5 of the Best State Sponsored Scholarships
March 11, 2021
For most students, student loan debt is unavoidable. However, there are ways to minimize the ultimate cost of a college degree, such as taking on a part time job or choosing a school with less expensive tuition. One important avenue students should pursue is scholarships, specifically state-sponsored scholarships.
It’s no secret that getting a college education can be expensive. About 41 million people currently have student loan debt, and together they owe $1.2 trillion.
For most students, student loan debt is unavoidable. However, there are ways to minimize the ultimate cost of a college degree, such as taking on a part time job or choosing a school with less expensive tuition. One important avenue students should pursue is scholarships, specifically state-sponsored scholarships. State scholarships are generally given to residents of a specific state who plan to attend college in that same state. To earn any of the scholarships listed, students must submit an application.
Here’s a look at five state-sponsored scholarships, a sample of their requirements and the amount of aid given to students who receive that scholarship.
California – Cal Grant A
Cal Grant A is one of many the state offers students. California students who are eligible for this scholarship can receive the following amounts for these schools:
- University of California: $12,192
- California State University: $5,472
- Western Association of Schools & Colleges (WASC) accredited non-public colleges: $8,056
- Non-WASC accredited non-public colleges: $4,000
Scholarship eligibility is based on income requirements, at least part-time college enrollment and a minimum GPA of 3.0.
Georgia – HOPE Scholarship
Students can qualify for the HOPE scholarship in a number of ways.
- Graduate from an eligible high school or home school program with a 3.0 grade point average
- Earn a GED or graduate from an ineligible school or program and earn an 85th percentile score on the ACT or SAT
- Graduate from an ineligible school or program, earn 30 semester hours or 45 quarter hours of college credits with a 3.0 GPA
- Take 30, 60 or 90 semester hours or 45, 90 or 135 quarter hours and earn a 3.0 GPA
The amount of the scholarship is dependent upon a student’s hours of enrollment and the type of institution they’re attending. Specific amounts can be found in this chart.
New Mexico – Legislative Lottery Scholarship Program
Students in New Mexico can qualify for this scholarship after they’ve attended an eligible college or university for one year. In addition, they must:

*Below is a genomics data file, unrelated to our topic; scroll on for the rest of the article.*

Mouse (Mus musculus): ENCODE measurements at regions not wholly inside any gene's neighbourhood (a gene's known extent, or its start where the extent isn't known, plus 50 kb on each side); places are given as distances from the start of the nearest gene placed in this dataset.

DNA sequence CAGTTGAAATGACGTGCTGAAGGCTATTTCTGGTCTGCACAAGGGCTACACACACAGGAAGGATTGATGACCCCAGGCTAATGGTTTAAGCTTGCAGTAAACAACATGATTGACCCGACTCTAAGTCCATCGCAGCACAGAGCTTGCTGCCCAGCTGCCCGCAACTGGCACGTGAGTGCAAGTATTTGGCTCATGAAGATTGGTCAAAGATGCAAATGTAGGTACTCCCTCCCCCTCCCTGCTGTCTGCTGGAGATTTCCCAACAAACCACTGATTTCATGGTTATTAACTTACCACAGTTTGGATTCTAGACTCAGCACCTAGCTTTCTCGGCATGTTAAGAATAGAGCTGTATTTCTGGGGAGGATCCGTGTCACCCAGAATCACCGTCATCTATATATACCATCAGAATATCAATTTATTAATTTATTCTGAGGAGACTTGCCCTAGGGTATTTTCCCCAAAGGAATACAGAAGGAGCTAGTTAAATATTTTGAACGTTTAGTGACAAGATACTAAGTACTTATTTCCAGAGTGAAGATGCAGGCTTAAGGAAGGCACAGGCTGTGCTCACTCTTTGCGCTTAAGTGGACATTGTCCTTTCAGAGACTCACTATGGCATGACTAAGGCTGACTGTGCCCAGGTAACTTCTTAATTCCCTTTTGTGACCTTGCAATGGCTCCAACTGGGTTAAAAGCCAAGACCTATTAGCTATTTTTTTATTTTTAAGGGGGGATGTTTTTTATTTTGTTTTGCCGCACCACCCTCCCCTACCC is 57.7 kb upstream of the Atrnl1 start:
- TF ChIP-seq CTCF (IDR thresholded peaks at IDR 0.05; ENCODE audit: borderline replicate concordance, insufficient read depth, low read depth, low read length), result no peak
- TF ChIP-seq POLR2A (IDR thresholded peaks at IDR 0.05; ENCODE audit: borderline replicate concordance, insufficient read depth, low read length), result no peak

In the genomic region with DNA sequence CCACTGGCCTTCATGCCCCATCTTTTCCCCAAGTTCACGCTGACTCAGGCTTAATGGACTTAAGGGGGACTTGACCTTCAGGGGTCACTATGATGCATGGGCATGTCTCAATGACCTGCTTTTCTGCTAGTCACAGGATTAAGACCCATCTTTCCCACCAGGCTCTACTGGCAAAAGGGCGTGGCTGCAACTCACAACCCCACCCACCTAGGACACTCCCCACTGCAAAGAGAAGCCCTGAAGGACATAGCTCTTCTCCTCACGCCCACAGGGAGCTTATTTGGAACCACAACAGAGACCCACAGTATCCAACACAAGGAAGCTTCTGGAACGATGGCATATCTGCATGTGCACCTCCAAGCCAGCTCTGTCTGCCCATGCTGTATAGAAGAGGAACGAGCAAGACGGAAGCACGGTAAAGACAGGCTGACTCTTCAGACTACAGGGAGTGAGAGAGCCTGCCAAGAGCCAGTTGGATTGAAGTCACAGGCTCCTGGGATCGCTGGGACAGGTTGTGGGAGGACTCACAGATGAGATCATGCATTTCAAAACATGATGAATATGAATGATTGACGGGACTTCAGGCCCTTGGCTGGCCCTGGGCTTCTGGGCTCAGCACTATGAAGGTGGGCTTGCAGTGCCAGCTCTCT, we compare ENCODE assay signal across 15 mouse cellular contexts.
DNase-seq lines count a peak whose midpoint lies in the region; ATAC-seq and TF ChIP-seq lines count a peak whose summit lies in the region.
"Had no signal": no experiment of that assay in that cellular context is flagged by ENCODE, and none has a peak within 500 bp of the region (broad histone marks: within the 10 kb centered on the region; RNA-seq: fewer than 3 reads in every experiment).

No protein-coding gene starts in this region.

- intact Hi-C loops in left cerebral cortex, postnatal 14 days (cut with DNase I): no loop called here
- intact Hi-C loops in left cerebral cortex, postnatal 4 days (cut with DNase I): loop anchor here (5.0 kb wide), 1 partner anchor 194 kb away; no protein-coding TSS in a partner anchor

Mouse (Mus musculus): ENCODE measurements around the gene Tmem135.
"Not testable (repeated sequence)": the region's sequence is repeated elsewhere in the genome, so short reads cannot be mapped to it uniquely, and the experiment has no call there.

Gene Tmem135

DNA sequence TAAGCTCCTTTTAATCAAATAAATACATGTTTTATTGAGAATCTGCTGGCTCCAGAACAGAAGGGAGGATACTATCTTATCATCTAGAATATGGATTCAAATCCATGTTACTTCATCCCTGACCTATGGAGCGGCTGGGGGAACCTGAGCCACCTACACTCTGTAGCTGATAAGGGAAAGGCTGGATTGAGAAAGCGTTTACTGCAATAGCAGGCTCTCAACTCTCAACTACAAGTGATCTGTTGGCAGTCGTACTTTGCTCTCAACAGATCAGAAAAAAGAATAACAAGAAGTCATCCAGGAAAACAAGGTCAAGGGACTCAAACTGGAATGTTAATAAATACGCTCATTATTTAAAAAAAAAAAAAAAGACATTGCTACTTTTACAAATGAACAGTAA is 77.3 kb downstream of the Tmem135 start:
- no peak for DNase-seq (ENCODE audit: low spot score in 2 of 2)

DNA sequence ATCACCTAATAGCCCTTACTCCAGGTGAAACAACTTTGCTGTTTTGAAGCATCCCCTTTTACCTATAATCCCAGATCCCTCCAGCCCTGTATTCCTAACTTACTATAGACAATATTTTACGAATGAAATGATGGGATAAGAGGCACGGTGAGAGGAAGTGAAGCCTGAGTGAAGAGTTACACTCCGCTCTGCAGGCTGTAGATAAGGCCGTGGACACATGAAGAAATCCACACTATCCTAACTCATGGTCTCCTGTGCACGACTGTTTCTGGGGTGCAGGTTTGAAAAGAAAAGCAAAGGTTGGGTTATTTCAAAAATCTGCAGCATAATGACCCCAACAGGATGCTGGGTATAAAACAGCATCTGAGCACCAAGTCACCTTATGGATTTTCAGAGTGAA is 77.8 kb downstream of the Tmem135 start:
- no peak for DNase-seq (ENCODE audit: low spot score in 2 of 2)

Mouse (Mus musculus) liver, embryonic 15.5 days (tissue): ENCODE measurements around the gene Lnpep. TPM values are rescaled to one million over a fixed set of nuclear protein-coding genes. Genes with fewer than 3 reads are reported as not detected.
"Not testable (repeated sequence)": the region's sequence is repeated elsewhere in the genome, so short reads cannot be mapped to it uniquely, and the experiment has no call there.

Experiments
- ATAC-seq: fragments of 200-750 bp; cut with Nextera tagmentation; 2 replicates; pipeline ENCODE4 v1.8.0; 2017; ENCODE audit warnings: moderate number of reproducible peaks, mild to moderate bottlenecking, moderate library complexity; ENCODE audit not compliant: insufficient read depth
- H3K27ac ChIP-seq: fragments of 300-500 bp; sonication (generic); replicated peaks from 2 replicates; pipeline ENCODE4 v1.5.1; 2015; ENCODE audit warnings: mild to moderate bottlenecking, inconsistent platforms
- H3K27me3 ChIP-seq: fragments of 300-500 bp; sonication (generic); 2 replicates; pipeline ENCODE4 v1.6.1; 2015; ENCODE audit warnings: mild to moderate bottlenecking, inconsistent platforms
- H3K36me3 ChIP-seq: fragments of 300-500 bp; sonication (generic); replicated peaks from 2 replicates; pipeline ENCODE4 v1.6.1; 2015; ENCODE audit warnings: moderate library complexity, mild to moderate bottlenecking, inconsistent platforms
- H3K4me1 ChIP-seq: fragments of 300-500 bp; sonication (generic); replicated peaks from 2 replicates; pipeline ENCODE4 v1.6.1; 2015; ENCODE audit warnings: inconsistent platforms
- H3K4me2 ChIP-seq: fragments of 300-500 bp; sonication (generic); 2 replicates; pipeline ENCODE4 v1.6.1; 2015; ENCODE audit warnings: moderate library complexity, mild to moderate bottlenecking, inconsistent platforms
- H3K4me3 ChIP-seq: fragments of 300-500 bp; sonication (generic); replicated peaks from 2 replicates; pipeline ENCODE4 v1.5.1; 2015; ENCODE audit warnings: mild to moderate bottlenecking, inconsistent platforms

- Have graduated from an accredited public or private high school in New Mexico, or have a GED
- Enroll full-time in an eligible college or university the first available term after receiving their diploma
- Maintain a 2.5 GPA
If students meet the above criteria, they are eligible to receive up to $2,519 per semester for up to seven semesters.
New York – The New York State Tuition Assistance Program (TAP)
New York residents attending the State University of New York, the City University of New York and independent not-for-profit colleges may be eligible for TAP. To be eligible, students must:
- Be enrolled in an approved institution
- Have graduated from a U.S. high school or have a GED
- Be a full-time student
- Declare a major by their sophomore year in a two-year program or their junior year in a four-year program
- Meet income requirements
TAP gives students up to $5,165, dependent upon year of study, financial status and the number of other family members enrolled in college.
Tennessee – HOPE Scholarship
Students eligible for the HOPE Scholarship can receive up to $6,000 at eligible four-year or two-year institutions with on-campus housing, or up to $3,000 at eligible two-year institutions without campus housing. To receive this scholarship, students must:
- Have a minimum 21 ACT or 980 ACT
- Have a minimum 3.0 GPA
- Enroll in an eligible institution within 16 months of high school graduation
Andriotis, A. (2014, June 14). College Debt: How to Ease the Burden of Loans. Forbes. Retrieved July 29, 2014, from Forbes
Sheehy, K. (2013, September 10). Pay for College Without Taking on Student Loan Debt. U.S. News and World Report. Retrieved July 30, 2014, from U.S. News and World Report